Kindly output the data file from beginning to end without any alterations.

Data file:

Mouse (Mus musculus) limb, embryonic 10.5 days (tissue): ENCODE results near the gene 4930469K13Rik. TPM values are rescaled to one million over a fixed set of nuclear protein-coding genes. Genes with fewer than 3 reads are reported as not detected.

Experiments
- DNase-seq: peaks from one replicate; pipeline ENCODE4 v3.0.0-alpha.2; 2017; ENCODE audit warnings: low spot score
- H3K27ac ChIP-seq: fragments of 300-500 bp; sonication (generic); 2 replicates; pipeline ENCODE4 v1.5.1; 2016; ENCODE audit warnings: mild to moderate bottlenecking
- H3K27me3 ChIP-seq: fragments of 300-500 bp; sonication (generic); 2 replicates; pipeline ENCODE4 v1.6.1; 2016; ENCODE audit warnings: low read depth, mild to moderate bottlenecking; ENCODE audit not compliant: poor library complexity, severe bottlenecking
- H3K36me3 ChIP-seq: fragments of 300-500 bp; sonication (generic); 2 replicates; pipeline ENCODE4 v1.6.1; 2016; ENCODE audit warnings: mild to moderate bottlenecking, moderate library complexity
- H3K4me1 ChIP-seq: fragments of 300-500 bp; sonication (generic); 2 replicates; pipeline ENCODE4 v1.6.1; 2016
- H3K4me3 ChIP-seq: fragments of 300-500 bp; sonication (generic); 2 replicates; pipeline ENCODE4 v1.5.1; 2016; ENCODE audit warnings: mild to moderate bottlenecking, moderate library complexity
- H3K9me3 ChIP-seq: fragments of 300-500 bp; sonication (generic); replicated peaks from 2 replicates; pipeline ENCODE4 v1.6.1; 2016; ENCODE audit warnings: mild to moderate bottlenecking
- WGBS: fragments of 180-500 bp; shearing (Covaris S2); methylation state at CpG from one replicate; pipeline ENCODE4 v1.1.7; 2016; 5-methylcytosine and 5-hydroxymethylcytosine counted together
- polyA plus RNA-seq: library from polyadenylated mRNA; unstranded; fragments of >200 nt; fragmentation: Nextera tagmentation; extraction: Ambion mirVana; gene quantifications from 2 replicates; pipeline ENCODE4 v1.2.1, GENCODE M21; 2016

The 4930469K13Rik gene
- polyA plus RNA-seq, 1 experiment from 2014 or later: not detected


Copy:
Mouse (Mus musculus) limb, embryonic 10.5 days (tissue): ENCODE results near the gene 4930469K13Rik. TPM values are rescaled to one million over a fixed set of nuclear protein-coding genes. Genes with fewer than 3 reads are reported as not detected.

Experiments
- DNase-seq: peaks from one replicate; pipeline ENCODE4 v3.0.0-alpha.2; 2017; ENCODE audit warnings: low spot score
- H3K27ac ChIP-seq: fragments of 300-500 bp; sonication (generic); 2 replicates; pipeline ENCODE4 v1.5.1; 2016; ENCODE audit warnings: mild to moderate bottlenecking
- H3K27me3 ChIP-seq: fragments of 300-500 bp; sonication (generic); 2 replicates; pipeline ENCODE4 v1.6.1; 2016; ENCODE audit warnings: low read depth, mild to moderate bottlenecking; ENCODE audit not compliant: poor library complexity, severe bottlenecking
- H3K36me3 ChIP-seq: fragments of 300-500 bp; sonication (generic); 2 replicates; pipeline ENCODE4 v1.6.1; 2016; ENCODE audit warnings: mild to moderate bottlenecking, moderate library complexity
- H3K4me1 ChIP-seq: fragments of 300-500 bp; sonication (generic); 2 replicates; pipeline ENCODE4 v1.6.1; 2016
- H3K4me3 ChIP-seq: fragments of 300-500 bp; sonication (generic); 2 replicates; pipeline ENCODE4 v1.5.1; 2016; ENCODE audit warnings: mild to moderate bottlenecking, moderate library complexity
- H3K9me3 ChIP-seq: fragments of 300-500 bp; sonication (generic); replicated peaks from 2 replicates; pipeline ENCODE4 v1.6.1; 2016; ENCODE audit warnings: mild to moderate bottlenecking
- WGBS: fragments of 180-500 bp; shearing (Covaris S2); methylation state at CpG from one replicate; pipeline ENCODE4 v1.1.7; 2016; 5-methylcytosine and 5-hydroxymethylcytosine counted together
- polyA plus RNA-seq: library from polyadenylated mRNA; unstranded; fragments of >200 nt; fragmentation: Nextera tagmentation; extraction: Ambion mirVana; gene quantifications from 2 replicates; pipeline ENCODE4 v1.2.1, GENCODE M21; 2016

The 4930469K13Rik gene
- polyA plus RNA-seq, 1 experiment from 2014 or later: not detected